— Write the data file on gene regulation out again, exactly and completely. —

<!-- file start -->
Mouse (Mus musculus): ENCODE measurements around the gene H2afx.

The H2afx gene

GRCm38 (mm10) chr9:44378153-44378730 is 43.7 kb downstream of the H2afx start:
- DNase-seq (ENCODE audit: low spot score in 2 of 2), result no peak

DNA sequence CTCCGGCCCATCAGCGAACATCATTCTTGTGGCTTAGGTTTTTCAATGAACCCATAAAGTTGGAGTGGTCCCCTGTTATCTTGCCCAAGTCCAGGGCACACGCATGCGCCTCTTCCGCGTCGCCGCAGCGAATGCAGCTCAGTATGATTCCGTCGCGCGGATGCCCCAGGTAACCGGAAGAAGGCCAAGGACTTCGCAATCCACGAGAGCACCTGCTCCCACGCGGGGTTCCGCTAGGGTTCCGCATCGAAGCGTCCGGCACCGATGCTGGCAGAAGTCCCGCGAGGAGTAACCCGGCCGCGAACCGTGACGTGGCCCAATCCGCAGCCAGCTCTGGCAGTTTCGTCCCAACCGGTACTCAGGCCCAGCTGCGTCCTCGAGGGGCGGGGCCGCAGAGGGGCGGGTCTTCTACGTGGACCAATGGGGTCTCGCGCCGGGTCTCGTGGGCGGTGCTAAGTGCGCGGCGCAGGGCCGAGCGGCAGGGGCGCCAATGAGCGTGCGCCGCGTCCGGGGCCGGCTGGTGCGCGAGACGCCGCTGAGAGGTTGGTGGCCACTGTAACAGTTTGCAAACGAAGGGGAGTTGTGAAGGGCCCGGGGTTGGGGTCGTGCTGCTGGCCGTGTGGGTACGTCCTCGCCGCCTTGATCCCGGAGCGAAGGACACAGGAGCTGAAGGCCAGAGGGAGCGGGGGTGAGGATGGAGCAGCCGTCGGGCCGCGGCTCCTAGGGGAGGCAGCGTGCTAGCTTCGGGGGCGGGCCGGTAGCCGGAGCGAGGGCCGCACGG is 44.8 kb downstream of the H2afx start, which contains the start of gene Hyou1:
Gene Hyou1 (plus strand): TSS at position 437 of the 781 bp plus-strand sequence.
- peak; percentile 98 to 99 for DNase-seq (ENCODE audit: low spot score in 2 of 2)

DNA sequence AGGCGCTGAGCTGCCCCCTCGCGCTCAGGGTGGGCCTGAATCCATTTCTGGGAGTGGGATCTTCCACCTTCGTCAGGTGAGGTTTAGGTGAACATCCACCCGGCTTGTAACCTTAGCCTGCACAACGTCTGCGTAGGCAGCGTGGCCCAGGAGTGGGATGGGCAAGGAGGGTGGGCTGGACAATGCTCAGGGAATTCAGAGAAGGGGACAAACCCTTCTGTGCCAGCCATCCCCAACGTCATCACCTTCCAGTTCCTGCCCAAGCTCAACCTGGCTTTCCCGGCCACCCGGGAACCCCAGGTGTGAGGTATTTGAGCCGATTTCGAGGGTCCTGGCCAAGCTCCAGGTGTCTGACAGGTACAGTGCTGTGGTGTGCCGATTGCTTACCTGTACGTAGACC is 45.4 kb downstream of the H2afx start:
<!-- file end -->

Mouse (Mus musculus): ENCODE measurements around the gene H2afx.

The H2afx gene

GRCm38 (mm10) chr9:44378153-44378730 is 43.7 kb downstream of the H2afx start:
- DNase-seq (ENCODE audit: low spot score in 2 of 2), result no peak

DNA sequence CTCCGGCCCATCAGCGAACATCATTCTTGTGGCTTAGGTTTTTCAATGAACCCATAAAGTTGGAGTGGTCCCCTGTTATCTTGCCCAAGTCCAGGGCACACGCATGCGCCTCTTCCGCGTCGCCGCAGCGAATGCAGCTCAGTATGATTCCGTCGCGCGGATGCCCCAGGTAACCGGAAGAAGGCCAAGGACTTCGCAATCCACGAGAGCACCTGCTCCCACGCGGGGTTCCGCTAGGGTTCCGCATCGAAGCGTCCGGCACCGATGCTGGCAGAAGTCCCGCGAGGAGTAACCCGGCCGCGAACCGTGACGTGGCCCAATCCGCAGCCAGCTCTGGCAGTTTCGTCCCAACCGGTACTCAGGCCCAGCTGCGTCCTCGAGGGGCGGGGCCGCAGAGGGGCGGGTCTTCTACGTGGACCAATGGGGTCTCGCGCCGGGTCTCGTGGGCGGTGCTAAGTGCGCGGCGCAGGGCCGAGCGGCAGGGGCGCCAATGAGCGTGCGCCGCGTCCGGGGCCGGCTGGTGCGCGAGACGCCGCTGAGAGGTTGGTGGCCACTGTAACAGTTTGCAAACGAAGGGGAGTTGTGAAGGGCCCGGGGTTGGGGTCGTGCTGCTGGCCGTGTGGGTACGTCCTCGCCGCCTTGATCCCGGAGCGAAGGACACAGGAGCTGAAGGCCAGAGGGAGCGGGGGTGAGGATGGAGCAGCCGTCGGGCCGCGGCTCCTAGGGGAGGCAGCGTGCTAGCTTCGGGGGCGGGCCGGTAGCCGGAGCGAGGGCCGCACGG is 44.8 kb downstream of the H2afx start, which contains the start of gene Hyou1:
Gene Hyou1 (plus strand): TSS at position 437 of the 781 bp plus-strand sequence.
- peak; percentile 98 to 99 for DNase-seq (ENCODE audit: low spot score in 2 of 2)

DNA sequence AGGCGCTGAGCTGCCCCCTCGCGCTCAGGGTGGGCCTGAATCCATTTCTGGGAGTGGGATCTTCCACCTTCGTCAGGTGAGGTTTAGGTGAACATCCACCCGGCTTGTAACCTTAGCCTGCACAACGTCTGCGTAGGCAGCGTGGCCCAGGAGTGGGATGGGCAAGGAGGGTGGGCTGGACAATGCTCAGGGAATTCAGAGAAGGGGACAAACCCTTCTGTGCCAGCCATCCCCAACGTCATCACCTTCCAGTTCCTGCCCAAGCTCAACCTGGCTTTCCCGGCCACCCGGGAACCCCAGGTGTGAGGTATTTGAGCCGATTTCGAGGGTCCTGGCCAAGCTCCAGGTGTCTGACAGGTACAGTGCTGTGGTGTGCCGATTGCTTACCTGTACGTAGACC is 45.4 kb downstream of the H2afx start: